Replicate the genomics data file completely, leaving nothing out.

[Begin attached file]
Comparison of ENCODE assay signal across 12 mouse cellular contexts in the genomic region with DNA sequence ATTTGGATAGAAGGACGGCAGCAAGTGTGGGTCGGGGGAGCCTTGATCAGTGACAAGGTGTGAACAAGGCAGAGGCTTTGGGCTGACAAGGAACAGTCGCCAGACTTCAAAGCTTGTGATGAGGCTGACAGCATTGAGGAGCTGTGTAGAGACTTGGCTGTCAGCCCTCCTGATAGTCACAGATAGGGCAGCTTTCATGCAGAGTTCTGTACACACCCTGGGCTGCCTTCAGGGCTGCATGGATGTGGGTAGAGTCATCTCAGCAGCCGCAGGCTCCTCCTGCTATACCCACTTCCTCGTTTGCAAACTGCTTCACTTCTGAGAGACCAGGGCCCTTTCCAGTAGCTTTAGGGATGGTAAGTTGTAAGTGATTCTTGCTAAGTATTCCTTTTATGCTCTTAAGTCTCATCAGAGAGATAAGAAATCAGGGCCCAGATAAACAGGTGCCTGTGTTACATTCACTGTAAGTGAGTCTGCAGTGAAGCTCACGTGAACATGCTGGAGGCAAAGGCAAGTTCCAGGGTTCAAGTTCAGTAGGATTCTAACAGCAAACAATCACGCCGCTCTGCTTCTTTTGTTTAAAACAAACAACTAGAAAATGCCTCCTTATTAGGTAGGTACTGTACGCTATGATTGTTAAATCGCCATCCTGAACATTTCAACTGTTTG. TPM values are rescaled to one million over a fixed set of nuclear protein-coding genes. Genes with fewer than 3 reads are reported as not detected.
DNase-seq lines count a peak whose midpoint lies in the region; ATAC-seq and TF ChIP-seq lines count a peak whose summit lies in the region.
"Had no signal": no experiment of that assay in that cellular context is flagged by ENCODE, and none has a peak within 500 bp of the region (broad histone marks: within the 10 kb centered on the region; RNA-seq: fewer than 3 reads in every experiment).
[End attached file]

Comparison of ENCODE assay signal across 12 mouse cellular contexts in the genomic region with DNA sequence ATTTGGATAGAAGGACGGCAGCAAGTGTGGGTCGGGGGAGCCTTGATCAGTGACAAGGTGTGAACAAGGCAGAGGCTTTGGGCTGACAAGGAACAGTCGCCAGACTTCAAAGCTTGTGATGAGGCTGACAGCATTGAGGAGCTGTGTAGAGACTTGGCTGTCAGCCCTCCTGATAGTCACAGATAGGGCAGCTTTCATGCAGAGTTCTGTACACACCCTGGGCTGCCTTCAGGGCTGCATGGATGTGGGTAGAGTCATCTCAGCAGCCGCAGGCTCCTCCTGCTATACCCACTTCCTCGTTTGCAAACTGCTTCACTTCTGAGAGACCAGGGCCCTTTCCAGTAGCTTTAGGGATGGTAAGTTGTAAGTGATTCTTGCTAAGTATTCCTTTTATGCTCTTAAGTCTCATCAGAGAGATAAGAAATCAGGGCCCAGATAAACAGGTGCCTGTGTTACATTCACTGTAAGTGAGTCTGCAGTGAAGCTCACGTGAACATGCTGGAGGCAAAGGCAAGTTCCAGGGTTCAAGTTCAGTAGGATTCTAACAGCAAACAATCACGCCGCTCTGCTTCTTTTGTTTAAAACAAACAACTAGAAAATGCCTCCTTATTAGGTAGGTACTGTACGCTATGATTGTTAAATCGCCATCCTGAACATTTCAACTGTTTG. TPM values are rescaled to one million over a fixed set of nuclear protein-coding genes. Genes with fewer than 3 reads are reported as not detected.
DNase-seq lines count a peak whose midpoint lies in the region; ATAC-seq and TF ChIP-seq lines count a peak whose summit lies in the region.
"Had no signal": no experiment of that assay in that cellular context is flagged by ENCODE, and none has a peak within 500 bp of the region (broad histone marks: within the 10 kb centered on the region; RNA-seq: fewer than 3 reads in every experiment).